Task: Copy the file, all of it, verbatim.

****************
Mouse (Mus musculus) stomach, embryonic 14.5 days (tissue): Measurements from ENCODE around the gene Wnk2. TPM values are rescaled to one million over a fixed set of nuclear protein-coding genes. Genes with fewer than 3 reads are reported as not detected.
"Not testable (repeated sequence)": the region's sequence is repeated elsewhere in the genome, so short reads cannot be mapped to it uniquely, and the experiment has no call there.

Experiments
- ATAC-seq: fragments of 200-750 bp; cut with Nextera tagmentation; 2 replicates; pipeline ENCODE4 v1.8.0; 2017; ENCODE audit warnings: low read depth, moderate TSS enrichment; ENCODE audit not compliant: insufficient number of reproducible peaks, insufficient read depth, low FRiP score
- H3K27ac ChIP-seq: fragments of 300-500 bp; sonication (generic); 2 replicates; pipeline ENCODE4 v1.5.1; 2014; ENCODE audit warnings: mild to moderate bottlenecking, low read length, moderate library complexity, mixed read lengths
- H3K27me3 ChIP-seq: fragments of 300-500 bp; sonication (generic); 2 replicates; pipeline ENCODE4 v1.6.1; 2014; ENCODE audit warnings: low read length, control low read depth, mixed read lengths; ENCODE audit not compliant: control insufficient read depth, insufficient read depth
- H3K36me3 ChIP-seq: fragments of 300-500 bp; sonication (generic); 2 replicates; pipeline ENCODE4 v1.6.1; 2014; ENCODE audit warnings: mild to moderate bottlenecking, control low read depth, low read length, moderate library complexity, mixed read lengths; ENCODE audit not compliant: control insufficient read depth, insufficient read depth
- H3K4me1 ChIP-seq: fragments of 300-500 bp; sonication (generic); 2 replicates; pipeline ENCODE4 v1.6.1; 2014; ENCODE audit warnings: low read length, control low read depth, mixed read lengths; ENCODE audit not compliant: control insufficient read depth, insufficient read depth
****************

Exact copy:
Mouse (Mus musculus) stomach, embryonic 14.5 days (tissue): Measurements from ENCODE around the gene Wnk2. TPM values are rescaled to one million over a fixed set of nuclear protein-coding genes. Genes with fewer than 3 reads are reported as not detected.
"Not testable (repeated sequence)": the region's sequence is repeated elsewhere in the genome, so short reads cannot be mapped to it uniquely, and the experiment has no call there.

Experiments
- ATAC-seq: fragments of 200-750 bp; cut with Nextera tagmentation; 2 replicates; pipeline ENCODE4 v1.8.0; 2017; ENCODE audit warnings: low read depth, moderate TSS enrichment; ENCODE audit not compliant: insufficient number of reproducible peaks, insufficient read depth, low FRiP score
- H3K27ac ChIP-seq: fragments of 300-500 bp; sonication (generic); 2 replicates; pipeline ENCODE4 v1.5.1; 2014; ENCODE audit warnings: mild to moderate bottlenecking, low read length, moderate library complexity, mixed read lengths
- H3K27me3 ChIP-seq: fragments of 300-500 bp; sonication (generic); 2 replicates; pipeline ENCODE4 v1.6.1; 2014; ENCODE audit warnings: low read length, control low read depth, mixed read lengths; ENCODE audit not compliant: control insufficient read depth, insufficient read depth
- H3K36me3 ChIP-seq: fragments of 300-500 bp; sonication (generic); 2 replicates; pipeline ENCODE4 v1.6.1; 2014; ENCODE audit warnings: mild to moderate bottlenecking, control low read depth, low read length, moderate library complexity, mixed read lengths; ENCODE audit not compliant: control insufficient read depth, insufficient read depth
- H3K4me1 ChIP-seq: fragments of 300-500 bp; sonication (generic); 2 replicates; pipeline ENCODE4 v1.6.1; 2014; ENCODE audit warnings: low read length, control low read depth, mixed read lengths; ENCODE audit not compliant: control insufficient read depth, insufficient read depth